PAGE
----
Bleak House by Charles Dickens
My rating: 4 of 5 stars
There are many curses that people place upon themselves and their descendants, some are the rest of their actions and others by their indecisions complicated by bureaucratic failures then sometimes it’s both. Charles Dickens shows the effects of both in his 1853 novel Bleak House not only on his main characters but also on secondary characters who are just unlucky to interaction with the afflicted persons.
Sir Leicester Dedlock and his wife Honoria live on his estate at Chesney Wold. Unknown to Sir Leicester, before she married, Lady Dedlock had a lover, Captain Hawdon, and had a daughter by him. Lady Dedlock believes her daughter is dead. The daughter, Esther Summerson, is in fact alive and is raised by Miss Barbary, Lady Dedlock’s sister, who does not acknowledge their relationship. After Miss Barbary dies, John Jarndyce becomes Esther’s guardian and assigns the Chancery lawyer “Conversation” Kenge to take charge of her future. After attending school for six years, Esther moves in with him at Bleak House. Jarndyce simultaneously assumes custody of two other wards, Richard Carstone and Ada Clare (who are both his and one another’s distant cousins). They are beneficiaries in one of the wills at issue in Jarndyce and Jarndyce; their guardian is a beneficiary under another will, and the two wills conflict. Richard and Ada soon fall in love, but though Mr. Jarndyce does not oppose the match, he stipulates that Richard must first choose a profession. Richard first tries a career in medicine, and Esther meets Allan Woodcourt, a physician, at the house of Richard’s tutor. When Richard mentions the prospect of gaining from the resolution of Jarndyce and Jarndyce, John Jarndyce beseeches him never to put faith in what he calls ‘the family curse’. Richard disregards this advice and his subsequent career endeavors fails as a result of his growing obsession while his personal relationship with Jarndyce deteriorates. Lady Dedlock is also a beneficiary under one of the wills and while looking at an affidavit by the family solicitor, Mr. Tulkinghorn, she recognizes the handwriting on the copy and almost faints, which Tulkinghorn notices and investigates. He traces the copyist, a pauper known only as “Nemo”, in London. Nemo has recently died, and the only person to identify him is a street-sweeper, a poor homeless boy named Jo, who lives in a particularly grim and poverty-stricken part of the city known as Tom-All-Alone’s. Lady Dedlock investigates while disguised as her maid, Mademoiselle Hortense. Lady Dedlock pays Jo to take her to Nemo’s grave. Meanwhile, Tulkinghorn is concerned Lady Dedlock’s secret could threaten the interests of Sir Leicester and watches her constantly, even enlisting her maid to spy on her. He also enlists Inspector Bucket to run Jo out of town, to eliminate any loose ends that might connect Nemo to the Dedlocks. Esther and Lady Dedlock see each other at church and talks at Chesney Wold without recognizing their connection. Later, Lady Dedlock does discover that Esther is her child. However, Esther has become sick (possibly with smallpox, since it severely disfigures her) after nursing the homeless boy Jo. Lady Dedlock waits until Esther has recovered before telling her the truth. Though Esther and Lady Dedlock are happy to be reunited, Lady Dedlock tells Esther they must never acknowledge their connection again. Meanwhile Richard and Ada have secretly married, and Ada is pregnant. Esther has her own romance when Woodcourt returns to England, having survived a shipwreck, and continues to seek her company despite her disfigurement. Unfortunately, Esther has already agreed to marry her guardian, John Jarndyce, who sees Woodcourt is a better match for her and sets not only Woodcourt with good professional prospects and sets the two of them up for an engagement. Hortense and Tulkinghorn discover the truth about Lady Dedlock’s past. After a confrontation with Tulkinghorn, Lady Dedlock flees her home, leaving a note apologizing for her conduct. Tulkinghorn dismisses Hortense, who is no longer of any use to him. Feeling abandoned and betrayed, Hortense kills Tulkinghorn and seeks to frame Lady Dedlock for his murder. Sir Leicester, discovering his lawyer’s death and his wife’s flight, suffers a catastrophic stroke, but he manages to communicate that he forgives his wife and wants her to return. Inspector Bucket, who has previously investigated several matters related to Jarndyce and Jarndyce, accepts Sir Leicester’s commission to find first Tulkinghorn’s murderer and then Lady Dedlock. He quickly arrests Hortense but fails to find Lady Dedlock before she dies of exposure at the cemetery of her former lover, Captain Hawdon. A new will is found for Jarndyce and Jarndyce that benefits Richard and Ada, but the costs of litigation have entirely consumed the estate bring the case to an end. Richard collapses and Woodcourt diagnoses him as being in the last stages of tuberculosis and he dies before the birth of his namesake son. John Jarndyce takes in Ada and her child, a boy whom she names Richard. Esther and Woodcourt marry and live in a Yorkshire house which Jarndyce gives to them. The couple later raise two daughters.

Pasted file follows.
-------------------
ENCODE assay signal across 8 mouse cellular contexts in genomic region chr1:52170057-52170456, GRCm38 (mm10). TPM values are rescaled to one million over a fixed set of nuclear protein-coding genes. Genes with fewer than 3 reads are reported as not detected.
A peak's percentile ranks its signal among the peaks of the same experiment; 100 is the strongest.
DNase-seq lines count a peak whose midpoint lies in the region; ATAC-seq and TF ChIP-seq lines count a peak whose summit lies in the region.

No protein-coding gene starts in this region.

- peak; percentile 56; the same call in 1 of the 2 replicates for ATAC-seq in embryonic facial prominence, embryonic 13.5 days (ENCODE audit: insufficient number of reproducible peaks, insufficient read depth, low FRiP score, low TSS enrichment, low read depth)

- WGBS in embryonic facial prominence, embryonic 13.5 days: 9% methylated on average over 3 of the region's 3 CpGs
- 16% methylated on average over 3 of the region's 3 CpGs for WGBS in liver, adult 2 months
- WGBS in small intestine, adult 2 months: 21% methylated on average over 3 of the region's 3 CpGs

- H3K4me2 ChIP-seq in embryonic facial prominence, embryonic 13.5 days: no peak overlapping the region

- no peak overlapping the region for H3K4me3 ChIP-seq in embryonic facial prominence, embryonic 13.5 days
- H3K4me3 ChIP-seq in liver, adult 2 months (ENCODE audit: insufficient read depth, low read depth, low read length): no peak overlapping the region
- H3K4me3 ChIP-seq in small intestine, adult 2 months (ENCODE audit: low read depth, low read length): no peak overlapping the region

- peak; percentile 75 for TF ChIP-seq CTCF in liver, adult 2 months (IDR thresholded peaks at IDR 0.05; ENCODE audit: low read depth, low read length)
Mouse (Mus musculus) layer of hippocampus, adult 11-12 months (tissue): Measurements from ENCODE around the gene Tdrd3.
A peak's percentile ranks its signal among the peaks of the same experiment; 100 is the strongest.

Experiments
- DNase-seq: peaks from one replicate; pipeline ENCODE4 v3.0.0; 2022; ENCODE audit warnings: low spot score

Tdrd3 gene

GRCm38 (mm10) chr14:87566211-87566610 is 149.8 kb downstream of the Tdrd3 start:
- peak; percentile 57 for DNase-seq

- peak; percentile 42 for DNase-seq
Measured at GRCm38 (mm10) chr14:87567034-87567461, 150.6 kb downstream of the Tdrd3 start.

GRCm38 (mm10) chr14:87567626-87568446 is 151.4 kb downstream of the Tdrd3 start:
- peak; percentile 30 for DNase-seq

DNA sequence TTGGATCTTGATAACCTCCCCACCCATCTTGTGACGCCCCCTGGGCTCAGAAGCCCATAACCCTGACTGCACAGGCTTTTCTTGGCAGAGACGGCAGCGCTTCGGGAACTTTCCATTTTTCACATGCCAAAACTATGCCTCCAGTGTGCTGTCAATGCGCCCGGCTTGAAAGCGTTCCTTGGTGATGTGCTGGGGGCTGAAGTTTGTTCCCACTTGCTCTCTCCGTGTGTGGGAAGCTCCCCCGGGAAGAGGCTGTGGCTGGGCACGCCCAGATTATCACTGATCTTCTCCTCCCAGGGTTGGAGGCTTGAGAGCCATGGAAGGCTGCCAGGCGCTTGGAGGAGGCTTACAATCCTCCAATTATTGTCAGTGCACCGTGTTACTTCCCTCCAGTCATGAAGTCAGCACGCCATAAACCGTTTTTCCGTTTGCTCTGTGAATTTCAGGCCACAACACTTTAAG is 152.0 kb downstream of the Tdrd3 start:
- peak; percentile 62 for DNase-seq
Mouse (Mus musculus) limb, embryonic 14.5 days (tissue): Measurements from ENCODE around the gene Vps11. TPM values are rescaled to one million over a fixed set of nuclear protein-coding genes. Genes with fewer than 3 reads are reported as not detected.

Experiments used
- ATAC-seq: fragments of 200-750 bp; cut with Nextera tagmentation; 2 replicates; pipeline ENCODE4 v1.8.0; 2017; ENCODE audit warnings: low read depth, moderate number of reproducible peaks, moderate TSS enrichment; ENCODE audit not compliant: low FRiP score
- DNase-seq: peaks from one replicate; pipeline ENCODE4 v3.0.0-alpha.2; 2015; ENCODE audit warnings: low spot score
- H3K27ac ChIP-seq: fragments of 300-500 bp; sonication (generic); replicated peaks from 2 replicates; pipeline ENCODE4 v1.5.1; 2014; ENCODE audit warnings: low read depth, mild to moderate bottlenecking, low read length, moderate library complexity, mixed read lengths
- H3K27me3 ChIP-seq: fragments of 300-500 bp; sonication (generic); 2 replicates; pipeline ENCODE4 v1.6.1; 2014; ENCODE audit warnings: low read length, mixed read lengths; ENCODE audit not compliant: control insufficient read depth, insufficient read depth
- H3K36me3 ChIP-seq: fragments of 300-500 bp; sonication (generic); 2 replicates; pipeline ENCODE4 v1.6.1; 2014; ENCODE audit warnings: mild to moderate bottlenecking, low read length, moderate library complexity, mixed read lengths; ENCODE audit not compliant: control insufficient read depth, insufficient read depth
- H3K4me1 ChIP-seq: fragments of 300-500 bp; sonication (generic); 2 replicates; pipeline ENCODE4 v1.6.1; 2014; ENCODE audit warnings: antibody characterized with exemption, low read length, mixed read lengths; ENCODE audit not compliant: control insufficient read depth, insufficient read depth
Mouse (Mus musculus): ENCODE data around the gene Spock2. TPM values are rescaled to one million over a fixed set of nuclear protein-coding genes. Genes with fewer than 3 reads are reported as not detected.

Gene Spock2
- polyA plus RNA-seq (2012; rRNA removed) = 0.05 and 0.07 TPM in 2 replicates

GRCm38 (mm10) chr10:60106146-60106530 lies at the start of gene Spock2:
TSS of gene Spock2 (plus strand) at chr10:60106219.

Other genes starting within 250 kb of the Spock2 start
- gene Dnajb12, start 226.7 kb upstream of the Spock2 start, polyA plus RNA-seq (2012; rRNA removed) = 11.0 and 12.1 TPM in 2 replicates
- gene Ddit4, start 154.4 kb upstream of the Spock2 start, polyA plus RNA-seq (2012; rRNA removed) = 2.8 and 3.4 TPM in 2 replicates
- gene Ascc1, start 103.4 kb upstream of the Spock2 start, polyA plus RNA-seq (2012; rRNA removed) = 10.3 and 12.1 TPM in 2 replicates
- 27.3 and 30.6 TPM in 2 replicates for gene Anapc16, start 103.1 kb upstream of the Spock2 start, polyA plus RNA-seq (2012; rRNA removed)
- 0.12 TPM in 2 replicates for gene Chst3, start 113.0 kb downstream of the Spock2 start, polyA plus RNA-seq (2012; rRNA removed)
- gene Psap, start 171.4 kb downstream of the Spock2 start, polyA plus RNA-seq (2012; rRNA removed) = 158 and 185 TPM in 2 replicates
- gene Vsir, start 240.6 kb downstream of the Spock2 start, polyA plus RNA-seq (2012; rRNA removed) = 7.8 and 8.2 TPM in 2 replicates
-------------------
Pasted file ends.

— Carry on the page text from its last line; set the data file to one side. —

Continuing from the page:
The above synopsis only covers the main plot, but expertly woven throughout are two subplots surrounding Caddy Jellyby and Mr. George Rouncewell who interact with the main characters at various times throughout the novel. Dickens masterfully crafts the cast of characters and the plot in an engaging and intriguing serious of plots that make the book a complete whole thus showing why his work is considered among the greatest of literature. Yet Dickens is also a bit too wordy resulting in scenes taking longer than they should and making some readers like myself, to start skimming through places in the later half of the book when a character that likes to spout off begins having a soliloquy of some indeterminable length at the expense of missing something connected to the slowly culminating climax.
Bleak House turns out to show Charles Dickens at his best as well as showing off what might be his one little flaw. The interesting characters and multilayered narrative keep the reader engaged throughout the book even as they must sometimes endure Dickens wordiness that might drown them in unnecessary prose. Though over 900 pages, a reader should not feel intimidated given that many Dickens books are an extraordinary length and the reader keeps on being engaged throughout their reading experience so that length does not matter.